Proposed Constrictor Snake Ban Could Squeeze Thousands of Jobs
Reptile enthusiasts are on the attack over a proposed rule that would limit the importation and interstate transportation of pythons and other, larger constrictor snakes that they say will harm the livelihoods of those who deal in the slithery creatures.
The pending regulations would result in the loss of thousands of jobs and endanger an estimated $1.4 billion in national and international trade of captive-bred snakes, according to the United States Association of Reptile Keepers.
Calling the proposed rule "the wrong action," the group said in a statement last week that, if enacted, the law would have "no significant effect on the solution of current or future problems posed by the constrictor snakes."
The U.S. is largest producer of captive-bred reptiles worldwide, responsible for 80 percent of global trade, Andrew Wyatt, president and CEO of USARK told AOL Jobs in an interview.
"It's a high quality American-made product that is potentially going to be shutdown by over regulation by the government, because they want to," he says, adding that there isn't strong science to support a ban.
The federal government argues that the snakes pose a significant threat to humans and other animals and their habitats, and has spent years studying the problem. The Interior Department is close to issuing the rules, which would list the snakes as "injurious wildlife" under the Lacey Act, a more than century-old law that prohibits trade in wildlife, fish and plants that have been illegally gotten, transported or sold.
The proposed ban wouldn't affect the sale or transportation of the snakes within state borders, however.
Threat Seen to Lives and the Environment
"The Department of the Interior is working with many partners, including the state of Florida, to address the significant challenges posed by the invasive Burmese python and other species of large constrictor snakes in south Florida," Vanessa Kauffman, a spokeswoman for the U.S. Fish & Wildlife Service, said in an email.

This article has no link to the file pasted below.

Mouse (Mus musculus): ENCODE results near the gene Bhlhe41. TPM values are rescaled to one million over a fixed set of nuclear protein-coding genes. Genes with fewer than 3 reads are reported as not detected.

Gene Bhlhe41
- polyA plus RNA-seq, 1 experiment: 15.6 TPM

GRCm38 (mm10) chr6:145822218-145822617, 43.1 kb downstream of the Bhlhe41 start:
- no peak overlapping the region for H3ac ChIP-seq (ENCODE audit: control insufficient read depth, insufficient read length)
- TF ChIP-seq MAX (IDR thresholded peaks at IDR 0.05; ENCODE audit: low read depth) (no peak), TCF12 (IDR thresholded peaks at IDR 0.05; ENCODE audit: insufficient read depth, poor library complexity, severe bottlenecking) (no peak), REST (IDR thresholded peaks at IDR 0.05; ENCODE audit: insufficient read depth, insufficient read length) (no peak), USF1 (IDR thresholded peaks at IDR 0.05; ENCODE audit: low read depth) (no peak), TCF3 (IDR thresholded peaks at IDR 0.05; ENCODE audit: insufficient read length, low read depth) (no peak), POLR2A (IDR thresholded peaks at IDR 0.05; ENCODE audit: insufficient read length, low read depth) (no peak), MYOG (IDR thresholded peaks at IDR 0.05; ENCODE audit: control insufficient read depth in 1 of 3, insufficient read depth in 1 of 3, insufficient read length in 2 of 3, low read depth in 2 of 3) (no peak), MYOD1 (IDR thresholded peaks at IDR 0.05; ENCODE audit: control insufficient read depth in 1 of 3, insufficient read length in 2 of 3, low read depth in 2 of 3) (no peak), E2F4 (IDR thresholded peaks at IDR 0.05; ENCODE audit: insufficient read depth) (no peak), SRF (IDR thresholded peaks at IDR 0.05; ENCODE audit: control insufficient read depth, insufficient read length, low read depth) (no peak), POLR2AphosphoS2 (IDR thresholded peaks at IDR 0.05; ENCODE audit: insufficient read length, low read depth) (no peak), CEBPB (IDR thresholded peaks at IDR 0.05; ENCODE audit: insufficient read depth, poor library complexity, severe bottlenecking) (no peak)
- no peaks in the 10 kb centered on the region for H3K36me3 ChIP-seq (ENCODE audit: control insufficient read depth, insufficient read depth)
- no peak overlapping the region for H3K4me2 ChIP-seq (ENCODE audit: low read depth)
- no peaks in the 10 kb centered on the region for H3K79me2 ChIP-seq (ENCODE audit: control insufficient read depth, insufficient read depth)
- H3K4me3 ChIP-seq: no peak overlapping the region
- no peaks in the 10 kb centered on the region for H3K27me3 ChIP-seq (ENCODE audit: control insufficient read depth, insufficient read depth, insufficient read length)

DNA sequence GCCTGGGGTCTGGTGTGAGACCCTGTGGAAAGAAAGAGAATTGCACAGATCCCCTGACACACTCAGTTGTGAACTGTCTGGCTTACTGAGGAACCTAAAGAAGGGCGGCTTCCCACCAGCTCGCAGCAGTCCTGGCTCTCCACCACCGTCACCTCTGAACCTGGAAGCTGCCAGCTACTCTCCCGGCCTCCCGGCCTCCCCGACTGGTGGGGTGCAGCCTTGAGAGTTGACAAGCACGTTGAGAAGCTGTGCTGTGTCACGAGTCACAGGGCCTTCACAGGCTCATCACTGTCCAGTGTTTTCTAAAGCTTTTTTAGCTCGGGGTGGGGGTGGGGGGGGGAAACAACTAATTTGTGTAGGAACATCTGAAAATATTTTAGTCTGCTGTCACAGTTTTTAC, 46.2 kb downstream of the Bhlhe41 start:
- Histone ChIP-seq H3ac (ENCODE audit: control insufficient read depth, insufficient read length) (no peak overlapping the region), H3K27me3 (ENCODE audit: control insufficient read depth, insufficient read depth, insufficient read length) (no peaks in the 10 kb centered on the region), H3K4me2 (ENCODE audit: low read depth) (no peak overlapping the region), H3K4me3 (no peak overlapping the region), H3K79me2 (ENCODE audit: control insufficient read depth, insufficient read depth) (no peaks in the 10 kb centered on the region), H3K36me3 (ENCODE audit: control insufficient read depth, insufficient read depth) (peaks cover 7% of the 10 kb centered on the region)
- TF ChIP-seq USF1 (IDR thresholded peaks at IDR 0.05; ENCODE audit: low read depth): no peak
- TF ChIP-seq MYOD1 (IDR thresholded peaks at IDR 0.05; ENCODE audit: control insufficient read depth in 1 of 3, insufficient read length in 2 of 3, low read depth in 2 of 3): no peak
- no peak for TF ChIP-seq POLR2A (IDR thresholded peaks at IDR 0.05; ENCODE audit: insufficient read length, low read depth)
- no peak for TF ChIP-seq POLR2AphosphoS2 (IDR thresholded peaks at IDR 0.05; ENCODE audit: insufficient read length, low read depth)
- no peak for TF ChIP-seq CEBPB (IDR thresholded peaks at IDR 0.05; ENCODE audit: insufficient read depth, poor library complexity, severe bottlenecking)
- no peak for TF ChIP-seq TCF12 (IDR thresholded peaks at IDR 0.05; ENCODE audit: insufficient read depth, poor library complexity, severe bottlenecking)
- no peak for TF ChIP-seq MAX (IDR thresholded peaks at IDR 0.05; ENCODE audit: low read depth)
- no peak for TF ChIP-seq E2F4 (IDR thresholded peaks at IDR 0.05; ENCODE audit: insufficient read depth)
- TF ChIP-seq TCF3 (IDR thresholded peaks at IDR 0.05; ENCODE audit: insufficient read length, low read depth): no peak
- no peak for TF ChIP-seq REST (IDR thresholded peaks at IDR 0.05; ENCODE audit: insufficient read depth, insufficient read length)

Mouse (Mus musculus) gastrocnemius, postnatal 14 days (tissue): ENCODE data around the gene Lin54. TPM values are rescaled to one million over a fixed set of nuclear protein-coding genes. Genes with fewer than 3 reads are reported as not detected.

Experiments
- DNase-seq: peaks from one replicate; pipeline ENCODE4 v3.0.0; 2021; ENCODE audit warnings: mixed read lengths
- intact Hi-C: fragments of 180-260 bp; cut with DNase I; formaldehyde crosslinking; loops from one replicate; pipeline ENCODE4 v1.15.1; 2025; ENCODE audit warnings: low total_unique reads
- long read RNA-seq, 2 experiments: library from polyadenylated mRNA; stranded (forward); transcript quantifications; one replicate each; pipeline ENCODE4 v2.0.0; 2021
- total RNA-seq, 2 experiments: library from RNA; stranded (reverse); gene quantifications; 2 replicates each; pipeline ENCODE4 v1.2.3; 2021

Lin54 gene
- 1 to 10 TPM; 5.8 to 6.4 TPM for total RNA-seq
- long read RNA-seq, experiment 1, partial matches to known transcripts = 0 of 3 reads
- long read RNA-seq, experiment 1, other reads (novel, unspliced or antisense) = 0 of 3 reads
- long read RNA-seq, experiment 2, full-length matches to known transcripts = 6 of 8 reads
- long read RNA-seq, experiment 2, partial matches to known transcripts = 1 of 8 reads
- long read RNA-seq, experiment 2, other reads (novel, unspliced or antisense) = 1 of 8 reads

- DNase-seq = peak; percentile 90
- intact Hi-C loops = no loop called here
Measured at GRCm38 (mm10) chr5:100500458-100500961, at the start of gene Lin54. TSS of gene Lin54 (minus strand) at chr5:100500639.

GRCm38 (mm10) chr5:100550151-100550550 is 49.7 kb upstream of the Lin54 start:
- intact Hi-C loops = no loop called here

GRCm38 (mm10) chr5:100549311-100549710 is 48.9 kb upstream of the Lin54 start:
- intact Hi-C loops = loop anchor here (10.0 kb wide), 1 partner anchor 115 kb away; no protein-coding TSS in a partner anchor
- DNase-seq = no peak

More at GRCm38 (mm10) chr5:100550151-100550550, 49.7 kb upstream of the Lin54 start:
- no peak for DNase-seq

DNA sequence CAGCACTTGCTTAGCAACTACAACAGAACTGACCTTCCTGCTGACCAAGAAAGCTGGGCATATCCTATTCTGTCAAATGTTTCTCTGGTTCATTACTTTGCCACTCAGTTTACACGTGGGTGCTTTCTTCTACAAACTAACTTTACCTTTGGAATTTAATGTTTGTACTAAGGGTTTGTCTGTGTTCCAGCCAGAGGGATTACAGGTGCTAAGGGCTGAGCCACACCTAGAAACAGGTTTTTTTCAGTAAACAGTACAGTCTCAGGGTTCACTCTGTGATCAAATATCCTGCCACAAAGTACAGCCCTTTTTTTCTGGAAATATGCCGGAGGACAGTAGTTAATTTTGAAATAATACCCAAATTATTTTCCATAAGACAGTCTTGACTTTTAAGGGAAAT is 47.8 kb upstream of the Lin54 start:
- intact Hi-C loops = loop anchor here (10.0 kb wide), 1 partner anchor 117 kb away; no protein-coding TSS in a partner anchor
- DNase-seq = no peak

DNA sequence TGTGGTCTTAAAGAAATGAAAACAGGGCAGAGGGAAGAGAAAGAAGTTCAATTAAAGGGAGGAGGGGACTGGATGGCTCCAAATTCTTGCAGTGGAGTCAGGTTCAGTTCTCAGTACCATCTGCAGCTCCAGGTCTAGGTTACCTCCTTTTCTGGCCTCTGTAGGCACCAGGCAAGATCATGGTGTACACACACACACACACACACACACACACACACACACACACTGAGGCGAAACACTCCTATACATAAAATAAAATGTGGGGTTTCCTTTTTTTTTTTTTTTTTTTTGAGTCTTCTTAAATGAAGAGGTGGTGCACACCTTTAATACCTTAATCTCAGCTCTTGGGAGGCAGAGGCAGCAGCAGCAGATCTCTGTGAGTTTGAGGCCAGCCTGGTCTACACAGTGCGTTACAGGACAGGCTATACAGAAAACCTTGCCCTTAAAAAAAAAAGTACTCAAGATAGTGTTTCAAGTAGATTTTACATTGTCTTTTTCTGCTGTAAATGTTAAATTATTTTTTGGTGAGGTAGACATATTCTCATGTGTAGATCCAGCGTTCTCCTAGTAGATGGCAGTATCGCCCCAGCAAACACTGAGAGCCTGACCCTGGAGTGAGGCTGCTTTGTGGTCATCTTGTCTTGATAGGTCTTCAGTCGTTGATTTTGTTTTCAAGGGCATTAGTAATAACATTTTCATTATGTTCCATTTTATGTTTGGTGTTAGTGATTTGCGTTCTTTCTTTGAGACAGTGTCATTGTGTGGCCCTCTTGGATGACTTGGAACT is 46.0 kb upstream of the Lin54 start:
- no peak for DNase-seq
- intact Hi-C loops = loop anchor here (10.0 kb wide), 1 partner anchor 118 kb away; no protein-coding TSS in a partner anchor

Permitting the nine targeted species of large constrictor snakes to live and breed in the U.S. poses a threat to the lives and habitats of humans and other animals, as well as food production, forestry and plant life, according to the proposed rules, which would be in force in all states and U.S. territories.
The Fish and Wildlife Service estimates that $3.6 million to $10.7 million will be lost from retail sales of such snakes by companies or individuals, although some reports have put the loss as high as $1.8 billion.
The agency says it doesn't know how the higher figure was calculated, noting that in 2009, Americans spent $2.16 billion in purchases of all pets -- including dogs, cats, horses, birds, reptiles, etc., so it's likely that sales of the nine constrictor snakes in question would be a much lower figure.
Pythons can fetch as much as $50,000 each, according to ABC News in a recent report about snake infestation in the Florida Everglades.
The Economic Fallout
Among companies and professions that would be affected by the regulations, expected to take effect by August 2012, are importers of live snakes, and companies that sell or breed the snakes across state lines, the government says.
Others livelihoods include those who support the industry, Wyatt says, including manufacturers of climate control equipment, dry goods, cages and feeders, as well as shippers, such as FedEx and UPS.
"So you have a whole array of ancillary businesses that support the trade in [constrictor snakes]," Wyatt says, adding that the industry creates $1.4 billion in economic activity annually nationwide, which includes all business related to constrictor snake sales and support.
The economic fallout to those groups depends on how dependent they are on sales of constrictor snakes and whether consumers would consider purchasing another animal instead, the government says.
In other words, determining the fallout from the proposed ban -- including the number of jobs that may be lost -- may be trickier than teaching a snake to walk.
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